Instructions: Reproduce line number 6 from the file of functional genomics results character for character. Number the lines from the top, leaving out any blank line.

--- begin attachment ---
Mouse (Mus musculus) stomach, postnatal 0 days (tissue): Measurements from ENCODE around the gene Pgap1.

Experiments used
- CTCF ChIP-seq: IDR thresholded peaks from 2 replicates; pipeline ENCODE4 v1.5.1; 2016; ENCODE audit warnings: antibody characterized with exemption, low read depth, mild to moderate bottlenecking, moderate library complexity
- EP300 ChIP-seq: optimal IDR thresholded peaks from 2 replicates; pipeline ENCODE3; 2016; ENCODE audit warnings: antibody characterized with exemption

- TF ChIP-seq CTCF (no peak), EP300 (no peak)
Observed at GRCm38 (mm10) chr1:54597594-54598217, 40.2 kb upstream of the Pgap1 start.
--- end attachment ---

Observed at GRCm38 (mm10) chr1:54597594-54598217, 40.2 kb upstream of the Pgap1 start.